Howie’s academic report card was stellar.  Our school doesn’t give out the usual letter grades, but measures each kid’s progress against the content area set by the state.  So a kid is either beginning to understand the concepts, progressing towards the standard, meeting the standard or exceeding the standard.

In almost all areas, he’s meeting or exceeding the state standards for each content area. There were just a few progressing towards the standard areas in his ability to write using spaces and writing using conventional and inventive spelling.

Howie’s progress towards his IEP goals paints a different picture.  Here’s a kid showing 18.6 instances of noncompliance per day, 1.6 instances of aggression per day, 8.6 vocal outbursts per day, and 0.6 instances of violent language per day (data taken over a one week period).  During group instruction, he attended to the lesson without interfering behavior in 1 out of 5 opportunities.  He was able to identify a problem situation 100% of the time independently, but brainstorm solutions only 25% of the time independently.

Reading all this, my heart aches for my kid.  He can do the work.  He knows his stuff.  He just can’t sit there in the classroom and do it. And it means he’s working so incredibly hard to do the work while filtering out all the distractions.

Every IEP meeting, when the team asks us what our goal is for the coming year, Tim and I always say we want his teachers to see Howie for the incredibly smart, engaging, amazing kid that he is.  We want to help him learn how to control his challenging behaviors so he can be in the classroom and show off all that he can do.

We get so focused on those behaviors as being the measurement of his daily success in school.  I go right to his log sheet as soon as he gets home to see what kind of day he had.  We praise the days he “earned” and we talk about the challenges he had during the day.

I go through his work  and will pull out his worksheets to tell him that he did a good job.   And he’s proud – SO proud – on those days.

But still, his major measurement of success is still his behavior sheets.

Not anymore.  On Friday, I made a change.


I sat Howie down when he got home from school Friday and for the first time we went through his report card together.  I explained to him what the letters meant and what it showed that he was learning.  I said “here, look it says you know all your uppercase and lowercase letters and can write them all!” and he’d respond with “yes, I can!”  And I said “right here it says you can skip count by fives and tens to 100”, and he said “I sure can!” and counted right there for me.

I hugged him and told him I was really proud of what a great job he was doing in school with his work.  He jumped up and down and went running off happily.

Later, at dinner, Tim told him that since he had such a good report card, he could stay up a little later and watch a special show with him and Gerry.  It’s usually Tim and Gerry’s special time together, but they were watching a show on aircraft carriers (thank you Netflix) and they thought Howie might like to join them.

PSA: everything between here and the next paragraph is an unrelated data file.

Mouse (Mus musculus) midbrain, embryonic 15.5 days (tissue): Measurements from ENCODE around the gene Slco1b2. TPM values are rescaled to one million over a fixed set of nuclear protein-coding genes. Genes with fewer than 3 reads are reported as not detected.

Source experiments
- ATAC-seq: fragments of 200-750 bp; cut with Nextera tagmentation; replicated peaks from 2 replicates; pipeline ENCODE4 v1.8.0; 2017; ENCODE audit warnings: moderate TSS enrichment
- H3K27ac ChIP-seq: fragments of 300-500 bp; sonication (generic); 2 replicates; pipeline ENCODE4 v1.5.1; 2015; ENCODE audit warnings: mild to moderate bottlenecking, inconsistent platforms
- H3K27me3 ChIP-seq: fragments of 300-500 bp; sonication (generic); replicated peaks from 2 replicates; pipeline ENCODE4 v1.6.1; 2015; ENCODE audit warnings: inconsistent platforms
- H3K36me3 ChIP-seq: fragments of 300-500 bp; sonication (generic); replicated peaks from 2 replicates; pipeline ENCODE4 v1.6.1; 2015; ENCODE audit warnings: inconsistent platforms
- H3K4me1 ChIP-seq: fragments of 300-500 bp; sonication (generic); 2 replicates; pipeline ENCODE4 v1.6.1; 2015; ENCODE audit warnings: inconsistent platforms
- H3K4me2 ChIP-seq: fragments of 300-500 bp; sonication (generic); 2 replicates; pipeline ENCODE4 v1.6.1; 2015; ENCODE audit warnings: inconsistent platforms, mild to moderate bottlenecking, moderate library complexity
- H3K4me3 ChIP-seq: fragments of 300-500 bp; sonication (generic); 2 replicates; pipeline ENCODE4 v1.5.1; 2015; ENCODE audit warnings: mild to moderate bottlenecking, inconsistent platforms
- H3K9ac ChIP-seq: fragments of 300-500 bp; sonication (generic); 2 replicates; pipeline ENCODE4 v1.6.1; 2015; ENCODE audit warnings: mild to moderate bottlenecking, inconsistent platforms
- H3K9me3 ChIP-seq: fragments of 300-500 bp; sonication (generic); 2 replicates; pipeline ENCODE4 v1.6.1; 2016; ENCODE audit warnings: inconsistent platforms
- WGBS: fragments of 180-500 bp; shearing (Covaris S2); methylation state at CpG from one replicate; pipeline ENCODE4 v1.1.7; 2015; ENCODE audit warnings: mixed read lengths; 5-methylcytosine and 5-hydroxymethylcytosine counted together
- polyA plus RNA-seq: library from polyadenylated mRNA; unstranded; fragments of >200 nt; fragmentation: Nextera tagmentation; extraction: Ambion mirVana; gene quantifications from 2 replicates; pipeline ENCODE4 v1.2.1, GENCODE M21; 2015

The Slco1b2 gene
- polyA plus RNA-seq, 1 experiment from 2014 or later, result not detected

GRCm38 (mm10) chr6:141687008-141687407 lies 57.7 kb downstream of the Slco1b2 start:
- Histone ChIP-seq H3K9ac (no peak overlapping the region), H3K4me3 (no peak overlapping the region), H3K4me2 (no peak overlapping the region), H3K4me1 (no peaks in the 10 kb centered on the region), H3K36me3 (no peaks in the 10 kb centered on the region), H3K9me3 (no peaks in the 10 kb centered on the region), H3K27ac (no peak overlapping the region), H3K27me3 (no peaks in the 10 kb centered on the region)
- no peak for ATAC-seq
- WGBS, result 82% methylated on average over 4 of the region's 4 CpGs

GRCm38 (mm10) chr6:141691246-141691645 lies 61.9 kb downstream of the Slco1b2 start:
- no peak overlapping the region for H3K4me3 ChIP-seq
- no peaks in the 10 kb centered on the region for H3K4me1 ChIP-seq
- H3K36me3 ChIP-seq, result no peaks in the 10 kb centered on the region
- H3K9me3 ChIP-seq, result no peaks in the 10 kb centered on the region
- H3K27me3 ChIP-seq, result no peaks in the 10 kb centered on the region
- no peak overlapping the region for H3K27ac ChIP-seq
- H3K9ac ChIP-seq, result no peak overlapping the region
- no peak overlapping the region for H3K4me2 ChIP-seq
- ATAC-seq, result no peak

“Oh yes!” came the answer.


I really had no idea if any of this had really connected with Howie.

Until about an hour after dinner.

Howie asked if my mom could send him the special yogurt covered pretzels he likes.  There’s a store near her house in Vermont that sells them without corn starch or corn syrup, so he knows he can eat them.  I told her to give her a call and ask.

Usually, he tells me to do it.  Talking on the phone is very tricky for him.  Talking in person is hard, but the lack of connection over the phone lines makes any back and forth almost impossible for Howie.  Usually it’s pretty one sided.

Not this time.  For ten minutes, he had an actual conversation with my mother.

Yup, a conversation.  First ten minute conversation with her ever.

How do I know?  Two ways.  One, I could tell what she had asked him by his responses.

Two?  I heard him say “I’m going to stay up late and watch a show.” Pause as she asked him something. “Because my report card was AWESOME!”


Awesome pretty much sums up the rest of the night.  Howie, Gerry and Tim stayed up to watch a documentary on an aircraft carrier.  Howie asked completely appropriate questions along the way, and Tim stopped the show to answer.  Gerry did too.  They ate pretzels together and had some juice.  When it was over, they talked some more about aircraft carriers until it was bedtime.

It’s part of my job as a parent to remember nights like this one.  I have to remember that it’s not all about the behavior.  We constantly praise the “green choices” and redirect for the “red choices”.  We work on social skills, sensory integration management and self-regulation.

But just like any other kid, my kid wants to feel proud of himself for something.  It’s too abstract for an almost six year old to be proud of a day with no “interfering behaviors”.  But a day with an awesome report card?

That…that makes sense to him.

There’s your positive reinforcement right there.

Man, they said we better
Accentuate the positive
Eliminate the negative
Latch on to the affirmative
Don’t mess with Mister In-Between
No, do not mess with Mister In-Between
Do you hear me, hmm? – AC-CENT-TCHU-ATE the positive